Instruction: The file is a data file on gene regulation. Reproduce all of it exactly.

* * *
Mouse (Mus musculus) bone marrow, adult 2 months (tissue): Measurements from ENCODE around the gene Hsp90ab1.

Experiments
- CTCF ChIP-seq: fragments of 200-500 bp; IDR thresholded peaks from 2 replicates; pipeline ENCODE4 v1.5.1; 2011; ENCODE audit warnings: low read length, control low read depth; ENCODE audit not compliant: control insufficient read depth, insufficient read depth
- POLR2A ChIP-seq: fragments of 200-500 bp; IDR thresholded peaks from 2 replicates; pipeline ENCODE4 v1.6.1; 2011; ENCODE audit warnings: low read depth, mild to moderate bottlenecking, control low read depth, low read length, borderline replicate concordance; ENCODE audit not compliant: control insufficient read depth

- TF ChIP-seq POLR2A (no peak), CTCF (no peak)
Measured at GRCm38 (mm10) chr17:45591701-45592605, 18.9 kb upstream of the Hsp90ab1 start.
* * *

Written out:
Mouse (Mus musculus) bone marrow, adult 2 months (tissue): Measurements from ENCODE around the gene Hsp90ab1.

Experiments
- CTCF ChIP-seq: fragments of 200-500 bp; IDR thresholded peaks from 2 replicates; pipeline ENCODE4 v1.5.1; 2011; ENCODE audit warnings: low read length, control low read depth; ENCODE audit not compliant: control insufficient read depth, insufficient read depth
- POLR2A ChIP-seq: fragments of 200-500 bp; IDR thresholded peaks from 2 replicates; pipeline ENCODE4 v1.6.1; 2011; ENCODE audit warnings: low read depth, mild to moderate bottlenecking, control low read depth, low read length, borderline replicate concordance; ENCODE audit not compliant: control insufficient read depth

- TF ChIP-seq POLR2A (no peak), CTCF (no peak)
Measured at GRCm38 (mm10) chr17:45591701-45592605, 18.9 kb upstream of the Hsp90ab1 start.